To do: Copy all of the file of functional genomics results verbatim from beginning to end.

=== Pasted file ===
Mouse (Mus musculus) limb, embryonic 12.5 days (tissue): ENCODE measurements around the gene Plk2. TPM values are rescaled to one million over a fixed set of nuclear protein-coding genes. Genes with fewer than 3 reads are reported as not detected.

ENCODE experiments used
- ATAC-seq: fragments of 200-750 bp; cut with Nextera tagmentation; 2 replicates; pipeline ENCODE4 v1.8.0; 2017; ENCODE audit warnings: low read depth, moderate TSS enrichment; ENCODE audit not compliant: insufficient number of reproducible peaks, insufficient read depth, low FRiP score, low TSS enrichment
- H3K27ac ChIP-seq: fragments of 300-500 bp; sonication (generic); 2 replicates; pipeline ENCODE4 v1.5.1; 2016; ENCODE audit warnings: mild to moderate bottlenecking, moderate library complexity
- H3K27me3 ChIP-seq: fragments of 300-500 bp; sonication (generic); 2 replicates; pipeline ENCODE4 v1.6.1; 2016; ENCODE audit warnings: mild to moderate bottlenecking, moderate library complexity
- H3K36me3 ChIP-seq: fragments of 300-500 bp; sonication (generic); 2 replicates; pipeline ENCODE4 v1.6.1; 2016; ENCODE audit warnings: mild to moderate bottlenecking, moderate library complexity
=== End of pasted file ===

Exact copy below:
Mouse (Mus musculus) limb, embryonic 12.5 days (tissue): ENCODE measurements around the gene Plk2. TPM values are rescaled to one million over a fixed set of nuclear protein-coding genes. Genes with fewer than 3 reads are reported as not detected.

ENCODE experiments used
- ATAC-seq: fragments of 200-750 bp; cut with Nextera tagmentation; 2 replicates; pipeline ENCODE4 v1.8.0; 2017; ENCODE audit warnings: low read depth, moderate TSS enrichment; ENCODE audit not compliant: insufficient number of reproducible peaks, insufficient read depth, low FRiP score, low TSS enrichment
- H3K27ac ChIP-seq: fragments of 300-500 bp; sonication (generic); 2 replicates; pipeline ENCODE4 v1.5.1; 2016; ENCODE audit warnings: mild to moderate bottlenecking, moderate library complexity
- H3K27me3 ChIP-seq: fragments of 300-500 bp; sonication (generic); 2 replicates; pipeline ENCODE4 v1.6.1; 2016; ENCODE audit warnings: mild to moderate bottlenecking, moderate library complexity
- H3K36me3 ChIP-seq: fragments of 300-500 bp; sonication (generic); 2 replicates; pipeline ENCODE4 v1.6.1; 2016; ENCODE audit warnings: mild to moderate bottlenecking, moderate library complexity